Last entry we discussed why features and benefits-driven scripts aren’t an efficient or effective means of finding qualified prospects. Then I suggested that finding out some typical reasons people have done business with you would be a useful task.
So let’s say you’ve got several of those reasons, understood and written down. If the main reason is that you have the lowest price, that’s a problem and we’ll work on it in a future entry. But let’s say you’ve got some good reasons…you sped up the completion of a process, retrieval of data, helped people work collaboratively on documents, increased uptime and decreased downtime…and you have some specific, measurable results of how well your products or services have worked out for your customers.
Now you’re in a good position to go find people at similar companies, and talk with them about problems that they, too, likely share. If your customer XYZ Company had this issue, you can bet ABC Company in the same industry has it too. And here you come along, able to speak directly about experience solving that problem!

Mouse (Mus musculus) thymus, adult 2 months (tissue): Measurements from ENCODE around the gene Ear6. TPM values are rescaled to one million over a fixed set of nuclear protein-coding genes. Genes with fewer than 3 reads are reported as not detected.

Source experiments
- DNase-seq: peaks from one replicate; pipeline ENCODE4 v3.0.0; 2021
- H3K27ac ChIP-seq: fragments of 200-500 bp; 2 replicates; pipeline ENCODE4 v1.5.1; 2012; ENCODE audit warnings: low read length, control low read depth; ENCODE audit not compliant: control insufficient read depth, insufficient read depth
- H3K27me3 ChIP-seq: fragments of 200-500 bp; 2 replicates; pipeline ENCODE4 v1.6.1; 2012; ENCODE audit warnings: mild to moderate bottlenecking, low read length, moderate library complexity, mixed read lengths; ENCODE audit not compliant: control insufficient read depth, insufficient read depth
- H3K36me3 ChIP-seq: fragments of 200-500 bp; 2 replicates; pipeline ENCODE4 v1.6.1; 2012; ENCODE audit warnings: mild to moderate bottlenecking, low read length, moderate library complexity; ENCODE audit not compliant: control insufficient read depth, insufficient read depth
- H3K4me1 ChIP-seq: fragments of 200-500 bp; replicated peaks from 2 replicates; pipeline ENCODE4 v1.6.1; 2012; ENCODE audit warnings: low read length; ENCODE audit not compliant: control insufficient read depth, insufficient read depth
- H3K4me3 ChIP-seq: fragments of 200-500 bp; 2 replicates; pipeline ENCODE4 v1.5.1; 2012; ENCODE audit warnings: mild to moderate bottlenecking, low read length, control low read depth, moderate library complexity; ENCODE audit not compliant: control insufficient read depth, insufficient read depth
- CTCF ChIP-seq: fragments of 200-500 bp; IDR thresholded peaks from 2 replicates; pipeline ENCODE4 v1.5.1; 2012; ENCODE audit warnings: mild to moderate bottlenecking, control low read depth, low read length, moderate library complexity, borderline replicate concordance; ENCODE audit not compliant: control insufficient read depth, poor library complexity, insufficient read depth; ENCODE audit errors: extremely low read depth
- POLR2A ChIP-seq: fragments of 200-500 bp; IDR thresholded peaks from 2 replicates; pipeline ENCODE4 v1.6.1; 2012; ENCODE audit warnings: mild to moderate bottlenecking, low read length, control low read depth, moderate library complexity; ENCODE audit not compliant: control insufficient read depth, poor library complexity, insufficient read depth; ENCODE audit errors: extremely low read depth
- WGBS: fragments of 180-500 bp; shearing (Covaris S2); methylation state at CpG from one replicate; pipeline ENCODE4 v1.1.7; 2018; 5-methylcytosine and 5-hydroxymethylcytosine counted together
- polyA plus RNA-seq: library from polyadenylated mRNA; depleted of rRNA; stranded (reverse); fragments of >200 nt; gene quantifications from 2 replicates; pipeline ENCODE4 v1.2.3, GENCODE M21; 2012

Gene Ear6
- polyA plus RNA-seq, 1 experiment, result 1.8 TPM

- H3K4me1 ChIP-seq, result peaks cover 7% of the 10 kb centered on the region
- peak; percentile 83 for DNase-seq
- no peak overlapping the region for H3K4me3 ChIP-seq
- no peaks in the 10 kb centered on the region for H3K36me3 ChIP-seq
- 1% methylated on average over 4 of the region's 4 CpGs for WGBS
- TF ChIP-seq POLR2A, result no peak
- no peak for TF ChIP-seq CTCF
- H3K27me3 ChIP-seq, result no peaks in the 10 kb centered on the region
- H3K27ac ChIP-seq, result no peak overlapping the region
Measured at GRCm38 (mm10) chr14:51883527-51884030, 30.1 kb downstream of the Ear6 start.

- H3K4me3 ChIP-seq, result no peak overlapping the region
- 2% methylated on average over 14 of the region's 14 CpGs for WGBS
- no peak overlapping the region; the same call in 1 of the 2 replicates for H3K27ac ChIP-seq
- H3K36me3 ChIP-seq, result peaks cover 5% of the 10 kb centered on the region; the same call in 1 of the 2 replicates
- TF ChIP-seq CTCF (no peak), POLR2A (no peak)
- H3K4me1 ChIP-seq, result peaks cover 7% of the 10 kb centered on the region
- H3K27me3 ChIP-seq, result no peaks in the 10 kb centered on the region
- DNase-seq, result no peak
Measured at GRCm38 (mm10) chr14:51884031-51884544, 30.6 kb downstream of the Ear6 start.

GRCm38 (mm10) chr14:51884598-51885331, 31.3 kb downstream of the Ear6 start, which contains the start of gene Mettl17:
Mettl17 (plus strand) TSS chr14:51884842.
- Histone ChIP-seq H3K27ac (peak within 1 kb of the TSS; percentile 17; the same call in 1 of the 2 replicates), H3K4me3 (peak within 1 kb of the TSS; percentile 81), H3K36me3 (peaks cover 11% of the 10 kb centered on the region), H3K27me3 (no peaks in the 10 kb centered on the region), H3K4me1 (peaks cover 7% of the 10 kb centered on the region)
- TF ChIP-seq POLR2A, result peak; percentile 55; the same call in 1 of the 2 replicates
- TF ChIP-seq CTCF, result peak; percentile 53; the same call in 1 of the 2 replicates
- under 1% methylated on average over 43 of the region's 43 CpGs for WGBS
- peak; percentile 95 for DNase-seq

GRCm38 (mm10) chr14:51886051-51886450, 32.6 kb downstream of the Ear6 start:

Who is going to sound more knowledgeable, more industry-specific, more “in the know” about what’s going on in the organization you’re calling: some product pusher throwing features and benefits at the wall and hoping one will stick, or a problem-solver with experience fixing issues in very similar situations? Who do you think the top officer is going to listen to more closely? Have the deeper conversation with?
Put in the effort to get the typical reasons and try this out. Then drop me a line to find out how we can conduct the process even better.